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UN calls for ‘swift deployment’ of foreign troops in Mali, France vows to intervene

Francois Hollande (Reuters / Philippe Wojazer)

Francois Hollande (Reuters / Philippe Wojazer)

The UN Security Council has called for a ‘swift deployment’ of foreign troops to Mali. It has approved plans to send some 3,000 African troops to recapture the country’s north.

French President Francois Hollande has also vowed to stop the advance of al-Qaeda linked rebels who control northern Mali and have headed south in recent days.

In a speech to France’s diplomatic corps, the leader said he was ready to respond to Mali’s call for help.

France “is prepared to stop the terrorist offensive,” Hollande said. He did not provide any specific details.

It comes after Hollande’s Malian counterpart, Dioncounda Traore, sought help from France in order to stem the rebels’ advance. The two leaders will meet in Paris on Wednesday, a French diplomatic source told Reuters.

Resolutions already passed by the UN Security Council on Mali would allow a military intervention by France, the source said.

“With the United Nations resolutions and Mali’s request for help, the legal framework for a direct intervention is already there…we are following the situation on the ground hour by hour. We are going to see whether this offensive continues or not. France’s assistance will depend on the situation on the ground,” he continued.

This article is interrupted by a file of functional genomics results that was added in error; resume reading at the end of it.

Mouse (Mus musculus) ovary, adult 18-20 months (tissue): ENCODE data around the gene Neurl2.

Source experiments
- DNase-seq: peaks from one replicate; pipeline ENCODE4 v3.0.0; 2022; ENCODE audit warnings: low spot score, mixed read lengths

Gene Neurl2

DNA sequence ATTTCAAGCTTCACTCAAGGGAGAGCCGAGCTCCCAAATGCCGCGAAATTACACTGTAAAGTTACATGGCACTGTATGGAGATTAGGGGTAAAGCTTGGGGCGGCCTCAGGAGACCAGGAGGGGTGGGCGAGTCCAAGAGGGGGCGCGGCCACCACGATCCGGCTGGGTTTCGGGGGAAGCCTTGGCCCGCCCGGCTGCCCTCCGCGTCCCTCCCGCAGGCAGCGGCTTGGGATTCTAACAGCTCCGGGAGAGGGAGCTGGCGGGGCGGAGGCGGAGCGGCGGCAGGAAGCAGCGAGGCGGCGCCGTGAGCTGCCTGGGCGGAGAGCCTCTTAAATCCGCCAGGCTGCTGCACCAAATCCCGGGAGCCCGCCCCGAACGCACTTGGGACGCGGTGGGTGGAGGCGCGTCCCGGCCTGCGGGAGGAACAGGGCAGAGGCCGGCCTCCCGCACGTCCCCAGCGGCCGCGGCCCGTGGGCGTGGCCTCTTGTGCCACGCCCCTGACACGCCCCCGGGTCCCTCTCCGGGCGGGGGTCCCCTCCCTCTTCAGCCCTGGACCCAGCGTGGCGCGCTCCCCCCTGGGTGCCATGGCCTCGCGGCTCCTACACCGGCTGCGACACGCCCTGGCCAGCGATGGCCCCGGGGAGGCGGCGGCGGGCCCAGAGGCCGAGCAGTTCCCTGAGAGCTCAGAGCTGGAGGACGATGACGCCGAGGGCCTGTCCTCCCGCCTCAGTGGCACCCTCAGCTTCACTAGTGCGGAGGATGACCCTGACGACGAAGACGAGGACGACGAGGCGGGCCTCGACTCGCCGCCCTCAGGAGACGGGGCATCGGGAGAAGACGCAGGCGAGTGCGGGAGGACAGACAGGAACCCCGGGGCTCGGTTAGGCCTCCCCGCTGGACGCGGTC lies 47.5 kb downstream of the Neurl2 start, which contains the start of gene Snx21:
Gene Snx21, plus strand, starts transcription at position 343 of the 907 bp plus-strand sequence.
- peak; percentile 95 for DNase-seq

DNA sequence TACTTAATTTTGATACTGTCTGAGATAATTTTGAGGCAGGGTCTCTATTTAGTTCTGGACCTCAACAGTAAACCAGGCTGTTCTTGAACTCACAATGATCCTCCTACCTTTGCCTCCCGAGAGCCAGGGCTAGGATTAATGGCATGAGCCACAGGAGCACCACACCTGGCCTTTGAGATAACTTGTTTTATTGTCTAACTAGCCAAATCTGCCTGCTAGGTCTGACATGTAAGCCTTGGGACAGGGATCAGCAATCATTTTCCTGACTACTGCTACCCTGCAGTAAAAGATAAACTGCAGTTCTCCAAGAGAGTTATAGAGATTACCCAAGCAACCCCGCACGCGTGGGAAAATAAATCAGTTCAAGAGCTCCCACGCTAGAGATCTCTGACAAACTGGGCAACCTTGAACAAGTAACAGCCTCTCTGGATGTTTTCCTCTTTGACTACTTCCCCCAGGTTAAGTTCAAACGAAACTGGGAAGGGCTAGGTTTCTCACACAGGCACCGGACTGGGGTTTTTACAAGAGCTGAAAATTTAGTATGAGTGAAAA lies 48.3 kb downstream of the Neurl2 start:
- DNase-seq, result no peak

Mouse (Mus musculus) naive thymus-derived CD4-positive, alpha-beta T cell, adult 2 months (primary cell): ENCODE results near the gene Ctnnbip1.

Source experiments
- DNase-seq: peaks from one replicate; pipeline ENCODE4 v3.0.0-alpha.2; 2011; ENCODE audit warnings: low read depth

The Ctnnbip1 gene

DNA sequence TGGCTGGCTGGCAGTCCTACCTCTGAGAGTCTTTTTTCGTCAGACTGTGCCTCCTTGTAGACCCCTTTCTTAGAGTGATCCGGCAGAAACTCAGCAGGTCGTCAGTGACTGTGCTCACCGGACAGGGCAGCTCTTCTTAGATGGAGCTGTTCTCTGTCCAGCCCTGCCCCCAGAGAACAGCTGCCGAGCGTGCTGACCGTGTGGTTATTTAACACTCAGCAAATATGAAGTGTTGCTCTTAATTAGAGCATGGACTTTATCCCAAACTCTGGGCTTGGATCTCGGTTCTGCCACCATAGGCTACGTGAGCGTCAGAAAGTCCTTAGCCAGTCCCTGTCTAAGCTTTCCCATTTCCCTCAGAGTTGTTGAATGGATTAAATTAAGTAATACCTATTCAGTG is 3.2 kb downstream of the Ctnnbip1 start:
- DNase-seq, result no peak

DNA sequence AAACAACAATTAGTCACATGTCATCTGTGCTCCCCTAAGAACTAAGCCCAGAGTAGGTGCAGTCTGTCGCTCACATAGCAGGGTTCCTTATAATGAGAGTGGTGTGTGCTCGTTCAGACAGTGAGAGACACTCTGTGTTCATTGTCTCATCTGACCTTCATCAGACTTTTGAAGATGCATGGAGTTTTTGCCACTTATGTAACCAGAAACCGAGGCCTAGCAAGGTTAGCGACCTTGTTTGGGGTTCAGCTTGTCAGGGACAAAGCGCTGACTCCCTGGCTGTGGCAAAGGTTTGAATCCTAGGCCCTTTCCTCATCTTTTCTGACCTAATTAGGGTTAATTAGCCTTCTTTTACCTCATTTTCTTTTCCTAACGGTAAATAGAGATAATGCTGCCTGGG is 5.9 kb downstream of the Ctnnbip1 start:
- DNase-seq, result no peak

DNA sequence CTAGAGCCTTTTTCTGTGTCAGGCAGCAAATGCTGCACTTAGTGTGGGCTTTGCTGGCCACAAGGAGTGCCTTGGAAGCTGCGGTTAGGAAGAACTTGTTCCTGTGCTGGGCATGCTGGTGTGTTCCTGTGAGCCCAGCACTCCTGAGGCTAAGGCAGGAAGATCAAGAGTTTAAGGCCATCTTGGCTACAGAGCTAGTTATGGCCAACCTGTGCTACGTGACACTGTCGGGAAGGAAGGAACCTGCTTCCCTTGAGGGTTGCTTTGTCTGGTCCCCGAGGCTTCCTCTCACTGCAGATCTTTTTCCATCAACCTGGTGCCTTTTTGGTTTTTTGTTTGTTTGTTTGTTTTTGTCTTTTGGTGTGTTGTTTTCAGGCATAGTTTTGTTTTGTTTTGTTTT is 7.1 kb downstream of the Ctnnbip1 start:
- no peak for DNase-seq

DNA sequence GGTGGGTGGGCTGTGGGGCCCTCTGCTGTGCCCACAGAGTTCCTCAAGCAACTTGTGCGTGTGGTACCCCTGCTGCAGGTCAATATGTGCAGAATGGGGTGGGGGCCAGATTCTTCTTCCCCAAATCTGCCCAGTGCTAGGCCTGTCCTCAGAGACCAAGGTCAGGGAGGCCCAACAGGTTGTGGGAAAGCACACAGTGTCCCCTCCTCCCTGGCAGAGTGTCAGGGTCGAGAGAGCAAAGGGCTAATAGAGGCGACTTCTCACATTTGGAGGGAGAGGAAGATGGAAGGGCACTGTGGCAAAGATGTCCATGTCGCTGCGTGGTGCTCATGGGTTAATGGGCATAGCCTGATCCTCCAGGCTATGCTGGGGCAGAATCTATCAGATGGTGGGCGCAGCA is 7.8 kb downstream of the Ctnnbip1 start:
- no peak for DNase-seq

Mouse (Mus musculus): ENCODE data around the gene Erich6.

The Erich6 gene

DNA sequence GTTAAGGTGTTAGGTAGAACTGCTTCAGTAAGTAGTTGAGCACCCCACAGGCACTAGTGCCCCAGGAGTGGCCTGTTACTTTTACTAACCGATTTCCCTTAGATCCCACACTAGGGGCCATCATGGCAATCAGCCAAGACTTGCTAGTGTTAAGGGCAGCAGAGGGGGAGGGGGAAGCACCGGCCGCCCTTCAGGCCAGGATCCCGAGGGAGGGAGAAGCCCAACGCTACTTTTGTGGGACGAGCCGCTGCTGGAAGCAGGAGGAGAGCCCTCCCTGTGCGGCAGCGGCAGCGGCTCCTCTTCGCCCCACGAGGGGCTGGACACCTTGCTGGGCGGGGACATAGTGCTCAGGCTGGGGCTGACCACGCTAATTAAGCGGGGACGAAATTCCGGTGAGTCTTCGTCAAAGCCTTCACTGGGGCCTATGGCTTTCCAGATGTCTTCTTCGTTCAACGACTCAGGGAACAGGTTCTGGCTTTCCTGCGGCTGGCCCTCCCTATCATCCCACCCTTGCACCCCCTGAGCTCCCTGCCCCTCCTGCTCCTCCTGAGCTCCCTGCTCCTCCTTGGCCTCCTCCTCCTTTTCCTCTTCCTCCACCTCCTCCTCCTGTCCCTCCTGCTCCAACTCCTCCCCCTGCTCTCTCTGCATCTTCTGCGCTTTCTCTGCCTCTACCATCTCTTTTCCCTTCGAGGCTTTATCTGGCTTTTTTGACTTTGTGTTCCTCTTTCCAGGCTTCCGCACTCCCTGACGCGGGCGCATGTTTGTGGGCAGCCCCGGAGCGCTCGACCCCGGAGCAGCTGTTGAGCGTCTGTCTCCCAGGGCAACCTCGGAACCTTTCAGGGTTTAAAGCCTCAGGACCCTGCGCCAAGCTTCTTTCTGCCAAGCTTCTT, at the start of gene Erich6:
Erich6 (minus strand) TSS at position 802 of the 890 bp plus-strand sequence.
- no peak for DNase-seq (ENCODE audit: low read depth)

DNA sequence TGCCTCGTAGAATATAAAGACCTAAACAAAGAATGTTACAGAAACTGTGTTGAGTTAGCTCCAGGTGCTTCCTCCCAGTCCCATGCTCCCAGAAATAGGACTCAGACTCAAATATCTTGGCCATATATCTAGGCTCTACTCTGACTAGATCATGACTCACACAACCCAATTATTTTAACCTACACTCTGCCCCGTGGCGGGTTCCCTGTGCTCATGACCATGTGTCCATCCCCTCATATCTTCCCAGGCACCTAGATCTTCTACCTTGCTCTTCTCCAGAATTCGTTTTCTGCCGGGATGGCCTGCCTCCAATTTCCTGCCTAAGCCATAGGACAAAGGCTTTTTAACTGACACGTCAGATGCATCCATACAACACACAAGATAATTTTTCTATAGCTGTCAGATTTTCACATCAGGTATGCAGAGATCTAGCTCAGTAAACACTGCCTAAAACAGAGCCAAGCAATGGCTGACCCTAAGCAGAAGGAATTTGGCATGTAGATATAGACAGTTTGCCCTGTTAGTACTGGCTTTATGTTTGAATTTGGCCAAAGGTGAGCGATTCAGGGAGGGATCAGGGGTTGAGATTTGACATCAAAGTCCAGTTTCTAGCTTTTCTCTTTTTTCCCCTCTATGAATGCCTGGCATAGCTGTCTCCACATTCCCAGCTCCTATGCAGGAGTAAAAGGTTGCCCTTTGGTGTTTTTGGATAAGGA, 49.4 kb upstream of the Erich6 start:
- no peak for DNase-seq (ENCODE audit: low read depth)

Until now, France and other EU nations have limited their plans for assistance, offering only training and logistics to support Mali’s army.

Extremists, which have controlled the country’s north for months, captured the city of Konna on Thursday.

“We are actually in Konna for the jihad [holy war],” spokesman for the Ansar Dine militant group, Sanda Abu Mohammed, told AFP.

Ansar Dine and Mujao have controlled most of northern Mali since last April. They formed an alliance with Tuareg rebels following a military coup in March.

However, their alliance quickly collapsed, with the Islamists capturing the area’s urban centers and marginalizing the Tuareg rebels.

The Islamists have been accused of war crimes and attempting to impose strict Sharia law throughout the region, harboring fears that the area could soon become a hub for al-Qaeda linked militants.

The rebels are currently threatening the take over the city of Mopti, which would leave the capital Bamako more vulnerable.

Figthers of the Islamic group Ansar Dine standing guard at Kidal airport, northern Mali (AFP Photo / Romaric Ollo Hien)
Figthers of the Islamic group Ansar Dine standing guard at Kidal airport, northern Mali (AFP Photo / Romaric Ollo Hien)

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